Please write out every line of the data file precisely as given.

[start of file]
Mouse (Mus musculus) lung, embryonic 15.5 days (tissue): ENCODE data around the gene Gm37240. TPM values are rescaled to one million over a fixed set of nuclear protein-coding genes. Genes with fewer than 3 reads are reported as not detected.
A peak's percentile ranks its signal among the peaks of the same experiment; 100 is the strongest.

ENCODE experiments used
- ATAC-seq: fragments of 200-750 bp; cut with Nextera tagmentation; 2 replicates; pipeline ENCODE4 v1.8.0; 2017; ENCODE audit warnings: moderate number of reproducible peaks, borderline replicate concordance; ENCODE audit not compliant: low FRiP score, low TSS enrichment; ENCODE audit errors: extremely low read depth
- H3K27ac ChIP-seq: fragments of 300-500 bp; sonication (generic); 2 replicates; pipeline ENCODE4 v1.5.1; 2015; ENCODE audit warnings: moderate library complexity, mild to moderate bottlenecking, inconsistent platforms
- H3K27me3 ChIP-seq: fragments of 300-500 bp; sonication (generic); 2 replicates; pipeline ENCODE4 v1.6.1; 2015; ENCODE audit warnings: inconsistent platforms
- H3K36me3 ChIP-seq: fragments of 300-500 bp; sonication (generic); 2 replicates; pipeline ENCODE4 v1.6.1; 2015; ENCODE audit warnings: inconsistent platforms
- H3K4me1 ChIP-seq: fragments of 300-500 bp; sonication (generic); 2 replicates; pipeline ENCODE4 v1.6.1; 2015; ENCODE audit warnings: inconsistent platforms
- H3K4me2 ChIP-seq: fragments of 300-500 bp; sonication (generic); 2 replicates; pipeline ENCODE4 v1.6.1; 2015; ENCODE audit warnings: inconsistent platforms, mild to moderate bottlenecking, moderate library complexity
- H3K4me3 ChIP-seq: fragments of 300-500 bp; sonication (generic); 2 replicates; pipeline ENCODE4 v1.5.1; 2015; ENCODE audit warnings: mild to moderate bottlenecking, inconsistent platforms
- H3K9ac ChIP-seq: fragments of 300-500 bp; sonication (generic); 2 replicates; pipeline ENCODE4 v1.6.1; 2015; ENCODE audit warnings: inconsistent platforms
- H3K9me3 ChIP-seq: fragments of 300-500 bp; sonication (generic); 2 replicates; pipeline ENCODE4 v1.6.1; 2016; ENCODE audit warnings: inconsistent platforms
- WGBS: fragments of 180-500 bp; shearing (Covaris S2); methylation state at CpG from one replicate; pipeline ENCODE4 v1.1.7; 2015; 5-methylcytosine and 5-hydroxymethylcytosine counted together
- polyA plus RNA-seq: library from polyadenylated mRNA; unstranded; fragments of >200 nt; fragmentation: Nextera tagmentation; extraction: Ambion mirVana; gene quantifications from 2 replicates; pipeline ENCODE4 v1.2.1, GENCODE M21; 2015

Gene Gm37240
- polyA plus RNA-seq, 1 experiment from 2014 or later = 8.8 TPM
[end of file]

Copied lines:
Mouse (Mus musculus) lung, embryonic 15.5 days (tissue): ENCODE data around the gene Gm37240. TPM values are rescaled to one million over a fixed set of nuclear protein-coding genes. Genes with fewer than 3 reads are reported as not detected.
A peak's percentile ranks its signal among the peaks of the same experiment; 100 is the strongest.

ENCODE experiments used
- ATAC-seq: fragments of 200-750 bp; cut with Nextera tagmentation; 2 replicates; pipeline ENCODE4 v1.8.0; 2017; ENCODE audit warnings: moderate number of reproducible peaks, borderline replicate concordance; ENCODE audit not compliant: low FRiP score, low TSS enrichment; ENCODE audit errors: extremely low read depth
- H3K27ac ChIP-seq: fragments of 300-500 bp; sonication (generic); 2 replicates; pipeline ENCODE4 v1.5.1; 2015; ENCODE audit warnings: moderate library complexity, mild to moderate bottlenecking, inconsistent platforms
- H3K27me3 ChIP-seq: fragments of 300-500 bp; sonication (generic); 2 replicates; pipeline ENCODE4 v1.6.1; 2015; ENCODE audit warnings: inconsistent platforms
- H3K36me3 ChIP-seq: fragments of 300-500 bp; sonication (generic); 2 replicates; pipeline ENCODE4 v1.6.1; 2015; ENCODE audit warnings: inconsistent platforms
- H3K4me1 ChIP-seq: fragments of 300-500 bp; sonication (generic); 2 replicates; pipeline ENCODE4 v1.6.1; 2015; ENCODE audit warnings: inconsistent platforms
- H3K4me2 ChIP-seq: fragments of 300-500 bp; sonication (generic); 2 replicates; pipeline ENCODE4 v1.6.1; 2015; ENCODE audit warnings: inconsistent platforms, mild to moderate bottlenecking, moderate library complexity
- H3K4me3 ChIP-seq: fragments of 300-500 bp; sonication (generic); 2 replicates; pipeline ENCODE4 v1.5.1; 2015; ENCODE audit warnings: mild to moderate bottlenecking, inconsistent platforms
- H3K9ac ChIP-seq: fragments of 300-500 bp; sonication (generic); 2 replicates; pipeline ENCODE4 v1.6.1; 2015; ENCODE audit warnings: inconsistent platforms
- H3K9me3 ChIP-seq: fragments of 300-500 bp; sonication (generic); 2 replicates; pipeline ENCODE4 v1.6.1; 2016; ENCODE audit warnings: inconsistent platforms
- WGBS: fragments of 180-500 bp; shearing (Covaris S2); methylation state at CpG from one replicate; pipeline ENCODE4 v1.1.7; 2015; 5-methylcytosine and 5-hydroxymethylcytosine counted together
- polyA plus RNA-seq: library from polyadenylated mRNA; unstranded; fragments of >200 nt; fragmentation: Nextera tagmentation; extraction: Ambion mirVana; gene quantifications from 2 replicates; pipeline ENCODE4 v1.2.1, GENCODE M21; 2015

Gene Gm37240
- polyA plus RNA-seq, 1 experiment from 2014 or later = 8.8 TPM